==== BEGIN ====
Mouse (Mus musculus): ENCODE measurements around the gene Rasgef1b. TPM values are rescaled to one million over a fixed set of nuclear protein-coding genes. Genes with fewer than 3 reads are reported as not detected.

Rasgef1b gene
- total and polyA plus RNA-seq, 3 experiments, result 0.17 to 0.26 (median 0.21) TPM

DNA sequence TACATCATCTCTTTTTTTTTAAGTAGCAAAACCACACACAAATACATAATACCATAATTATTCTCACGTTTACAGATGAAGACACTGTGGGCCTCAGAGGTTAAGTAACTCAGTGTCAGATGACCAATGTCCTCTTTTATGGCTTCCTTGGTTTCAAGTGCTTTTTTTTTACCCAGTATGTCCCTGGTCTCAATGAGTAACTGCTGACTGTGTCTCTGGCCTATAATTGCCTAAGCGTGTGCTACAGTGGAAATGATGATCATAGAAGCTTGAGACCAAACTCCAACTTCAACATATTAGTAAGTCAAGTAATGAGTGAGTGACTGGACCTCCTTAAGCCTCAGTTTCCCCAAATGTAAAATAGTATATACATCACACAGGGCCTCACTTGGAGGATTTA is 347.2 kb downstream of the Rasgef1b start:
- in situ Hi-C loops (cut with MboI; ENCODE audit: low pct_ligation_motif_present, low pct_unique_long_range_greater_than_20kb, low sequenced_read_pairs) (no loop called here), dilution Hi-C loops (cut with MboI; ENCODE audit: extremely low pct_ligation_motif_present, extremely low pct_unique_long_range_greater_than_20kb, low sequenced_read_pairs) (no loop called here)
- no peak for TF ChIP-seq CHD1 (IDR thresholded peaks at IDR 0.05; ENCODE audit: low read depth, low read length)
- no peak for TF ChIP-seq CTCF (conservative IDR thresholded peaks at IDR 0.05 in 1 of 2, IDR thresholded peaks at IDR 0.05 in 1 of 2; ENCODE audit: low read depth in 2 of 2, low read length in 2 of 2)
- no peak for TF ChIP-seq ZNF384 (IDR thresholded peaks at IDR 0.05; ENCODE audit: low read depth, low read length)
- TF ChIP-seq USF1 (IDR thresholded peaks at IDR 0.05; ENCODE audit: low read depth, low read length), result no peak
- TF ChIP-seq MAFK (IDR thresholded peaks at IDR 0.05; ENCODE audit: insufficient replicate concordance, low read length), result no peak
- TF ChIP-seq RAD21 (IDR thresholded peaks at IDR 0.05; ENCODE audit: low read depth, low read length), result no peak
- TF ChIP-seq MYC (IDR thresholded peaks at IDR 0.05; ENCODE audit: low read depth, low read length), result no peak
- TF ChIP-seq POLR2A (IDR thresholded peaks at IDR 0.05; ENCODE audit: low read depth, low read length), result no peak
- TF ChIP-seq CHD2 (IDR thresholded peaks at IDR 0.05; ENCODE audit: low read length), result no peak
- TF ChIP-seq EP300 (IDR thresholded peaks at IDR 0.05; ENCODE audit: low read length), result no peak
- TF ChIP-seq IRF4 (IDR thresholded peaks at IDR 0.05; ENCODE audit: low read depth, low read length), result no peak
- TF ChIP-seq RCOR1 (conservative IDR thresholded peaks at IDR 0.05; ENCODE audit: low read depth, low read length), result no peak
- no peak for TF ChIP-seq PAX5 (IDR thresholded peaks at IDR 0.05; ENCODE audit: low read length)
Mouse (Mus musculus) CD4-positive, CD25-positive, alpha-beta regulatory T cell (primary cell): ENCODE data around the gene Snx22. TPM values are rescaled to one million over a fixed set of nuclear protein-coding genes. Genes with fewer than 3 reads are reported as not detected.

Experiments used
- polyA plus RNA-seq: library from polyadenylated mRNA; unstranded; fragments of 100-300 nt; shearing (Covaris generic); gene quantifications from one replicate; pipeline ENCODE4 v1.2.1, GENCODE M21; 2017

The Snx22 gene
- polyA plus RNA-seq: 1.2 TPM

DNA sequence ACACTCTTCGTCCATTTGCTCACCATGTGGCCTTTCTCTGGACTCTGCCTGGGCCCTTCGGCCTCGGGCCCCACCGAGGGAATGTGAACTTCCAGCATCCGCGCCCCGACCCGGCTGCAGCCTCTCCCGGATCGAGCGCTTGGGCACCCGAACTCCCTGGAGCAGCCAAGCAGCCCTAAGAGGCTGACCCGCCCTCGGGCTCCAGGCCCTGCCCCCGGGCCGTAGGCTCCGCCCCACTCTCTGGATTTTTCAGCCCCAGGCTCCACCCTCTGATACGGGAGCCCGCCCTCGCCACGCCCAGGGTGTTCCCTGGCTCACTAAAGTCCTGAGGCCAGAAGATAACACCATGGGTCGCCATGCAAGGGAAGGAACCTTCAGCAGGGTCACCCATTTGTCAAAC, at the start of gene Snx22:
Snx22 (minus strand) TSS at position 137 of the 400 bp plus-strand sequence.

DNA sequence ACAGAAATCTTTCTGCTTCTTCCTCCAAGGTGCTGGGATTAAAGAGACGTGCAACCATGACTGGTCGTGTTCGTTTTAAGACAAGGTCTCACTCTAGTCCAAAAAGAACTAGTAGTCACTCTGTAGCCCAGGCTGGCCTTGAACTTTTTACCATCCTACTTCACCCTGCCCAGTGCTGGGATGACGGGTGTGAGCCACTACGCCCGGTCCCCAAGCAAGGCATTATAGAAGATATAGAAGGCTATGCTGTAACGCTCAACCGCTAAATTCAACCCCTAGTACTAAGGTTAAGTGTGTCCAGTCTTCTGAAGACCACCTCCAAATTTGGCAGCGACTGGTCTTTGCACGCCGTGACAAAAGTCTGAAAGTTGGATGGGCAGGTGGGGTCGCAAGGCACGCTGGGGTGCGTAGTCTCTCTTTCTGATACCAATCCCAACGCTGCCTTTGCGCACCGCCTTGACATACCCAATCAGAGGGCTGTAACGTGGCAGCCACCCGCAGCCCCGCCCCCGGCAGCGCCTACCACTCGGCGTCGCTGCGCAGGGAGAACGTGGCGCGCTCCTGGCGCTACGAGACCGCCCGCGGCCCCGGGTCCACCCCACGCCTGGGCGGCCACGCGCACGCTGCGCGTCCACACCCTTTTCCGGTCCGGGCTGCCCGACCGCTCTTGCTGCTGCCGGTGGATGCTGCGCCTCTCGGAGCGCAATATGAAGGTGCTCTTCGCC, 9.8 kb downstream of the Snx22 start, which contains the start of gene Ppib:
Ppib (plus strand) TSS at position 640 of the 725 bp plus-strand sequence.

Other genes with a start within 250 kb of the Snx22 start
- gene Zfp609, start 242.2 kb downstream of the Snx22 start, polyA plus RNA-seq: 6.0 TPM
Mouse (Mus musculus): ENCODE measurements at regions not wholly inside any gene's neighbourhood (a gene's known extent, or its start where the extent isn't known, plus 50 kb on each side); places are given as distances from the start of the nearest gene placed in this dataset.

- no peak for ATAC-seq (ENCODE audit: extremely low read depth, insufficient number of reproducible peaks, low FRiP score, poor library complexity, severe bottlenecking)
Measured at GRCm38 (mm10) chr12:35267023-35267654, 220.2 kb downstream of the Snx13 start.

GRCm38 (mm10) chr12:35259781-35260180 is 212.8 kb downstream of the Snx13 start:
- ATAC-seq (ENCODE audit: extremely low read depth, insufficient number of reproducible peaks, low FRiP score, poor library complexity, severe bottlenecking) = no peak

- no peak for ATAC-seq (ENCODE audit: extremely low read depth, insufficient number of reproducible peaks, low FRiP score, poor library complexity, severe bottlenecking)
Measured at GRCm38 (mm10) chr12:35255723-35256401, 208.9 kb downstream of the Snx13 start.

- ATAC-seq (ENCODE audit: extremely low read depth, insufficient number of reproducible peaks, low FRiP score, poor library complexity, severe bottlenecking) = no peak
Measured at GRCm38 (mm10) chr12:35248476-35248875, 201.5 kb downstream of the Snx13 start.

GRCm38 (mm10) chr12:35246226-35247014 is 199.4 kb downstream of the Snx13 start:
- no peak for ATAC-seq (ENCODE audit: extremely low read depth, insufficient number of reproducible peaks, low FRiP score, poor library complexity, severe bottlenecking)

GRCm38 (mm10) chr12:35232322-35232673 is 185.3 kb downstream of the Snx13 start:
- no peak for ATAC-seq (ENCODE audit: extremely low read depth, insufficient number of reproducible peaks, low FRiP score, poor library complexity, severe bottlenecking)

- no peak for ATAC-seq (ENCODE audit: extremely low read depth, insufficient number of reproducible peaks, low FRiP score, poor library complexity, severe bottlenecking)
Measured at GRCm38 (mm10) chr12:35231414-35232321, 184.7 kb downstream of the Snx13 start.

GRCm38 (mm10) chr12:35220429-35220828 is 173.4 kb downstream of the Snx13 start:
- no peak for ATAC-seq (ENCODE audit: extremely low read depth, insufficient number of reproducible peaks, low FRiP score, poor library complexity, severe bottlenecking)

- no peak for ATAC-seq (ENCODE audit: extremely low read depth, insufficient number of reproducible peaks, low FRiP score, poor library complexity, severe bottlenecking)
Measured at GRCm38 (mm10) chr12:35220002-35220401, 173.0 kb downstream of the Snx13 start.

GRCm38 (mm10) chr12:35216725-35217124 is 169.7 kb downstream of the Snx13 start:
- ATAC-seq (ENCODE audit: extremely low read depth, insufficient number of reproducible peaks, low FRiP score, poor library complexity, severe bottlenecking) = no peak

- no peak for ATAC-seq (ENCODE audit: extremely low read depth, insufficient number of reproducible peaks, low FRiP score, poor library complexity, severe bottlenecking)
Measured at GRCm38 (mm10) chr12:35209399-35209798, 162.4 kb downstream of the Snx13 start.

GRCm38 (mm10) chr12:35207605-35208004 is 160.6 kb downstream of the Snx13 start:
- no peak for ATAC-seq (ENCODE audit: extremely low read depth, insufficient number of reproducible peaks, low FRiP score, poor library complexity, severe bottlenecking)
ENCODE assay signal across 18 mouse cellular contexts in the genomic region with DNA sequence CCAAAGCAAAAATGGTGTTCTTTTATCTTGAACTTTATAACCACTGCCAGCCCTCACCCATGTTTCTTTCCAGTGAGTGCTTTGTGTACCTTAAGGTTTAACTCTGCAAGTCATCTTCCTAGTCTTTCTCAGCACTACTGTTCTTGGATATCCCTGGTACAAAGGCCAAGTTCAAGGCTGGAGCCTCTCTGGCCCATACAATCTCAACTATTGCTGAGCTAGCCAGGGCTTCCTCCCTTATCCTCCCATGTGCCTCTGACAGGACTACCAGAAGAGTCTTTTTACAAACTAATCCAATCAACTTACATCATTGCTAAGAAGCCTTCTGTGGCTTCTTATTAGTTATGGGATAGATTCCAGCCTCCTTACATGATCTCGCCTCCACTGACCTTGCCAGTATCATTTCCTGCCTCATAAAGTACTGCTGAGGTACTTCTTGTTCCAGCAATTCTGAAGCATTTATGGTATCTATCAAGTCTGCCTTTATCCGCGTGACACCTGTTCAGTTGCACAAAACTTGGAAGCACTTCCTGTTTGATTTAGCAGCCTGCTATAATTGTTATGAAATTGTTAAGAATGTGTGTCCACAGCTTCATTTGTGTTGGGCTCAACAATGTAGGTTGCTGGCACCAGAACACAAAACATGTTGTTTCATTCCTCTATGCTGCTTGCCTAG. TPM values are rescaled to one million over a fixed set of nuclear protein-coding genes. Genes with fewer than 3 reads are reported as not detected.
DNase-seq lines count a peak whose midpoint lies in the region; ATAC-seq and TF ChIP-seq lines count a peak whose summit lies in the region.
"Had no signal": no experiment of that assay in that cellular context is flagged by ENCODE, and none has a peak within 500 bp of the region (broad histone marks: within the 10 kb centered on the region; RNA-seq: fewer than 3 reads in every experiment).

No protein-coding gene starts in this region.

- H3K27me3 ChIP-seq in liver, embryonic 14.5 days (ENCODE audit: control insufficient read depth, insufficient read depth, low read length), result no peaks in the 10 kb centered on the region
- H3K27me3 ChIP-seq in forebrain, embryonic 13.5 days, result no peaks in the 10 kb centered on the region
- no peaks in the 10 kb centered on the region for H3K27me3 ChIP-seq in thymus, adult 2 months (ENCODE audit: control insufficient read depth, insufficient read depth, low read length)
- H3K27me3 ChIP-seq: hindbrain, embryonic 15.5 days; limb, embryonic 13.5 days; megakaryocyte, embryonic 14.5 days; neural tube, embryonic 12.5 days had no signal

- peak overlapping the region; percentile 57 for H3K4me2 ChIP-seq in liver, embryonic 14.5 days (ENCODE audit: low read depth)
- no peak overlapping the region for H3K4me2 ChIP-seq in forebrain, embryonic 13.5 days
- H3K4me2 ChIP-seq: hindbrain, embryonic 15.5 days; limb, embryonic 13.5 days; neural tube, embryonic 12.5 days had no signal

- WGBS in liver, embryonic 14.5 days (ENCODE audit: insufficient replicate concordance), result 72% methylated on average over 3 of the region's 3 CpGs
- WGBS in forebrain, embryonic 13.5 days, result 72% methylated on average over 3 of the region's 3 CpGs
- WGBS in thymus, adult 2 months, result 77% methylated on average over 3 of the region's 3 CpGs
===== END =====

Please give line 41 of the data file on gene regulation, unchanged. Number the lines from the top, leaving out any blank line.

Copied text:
GRCm38 (mm10) chr12:35232322-35232673 is 185.3 kb downstream of the Snx13 start: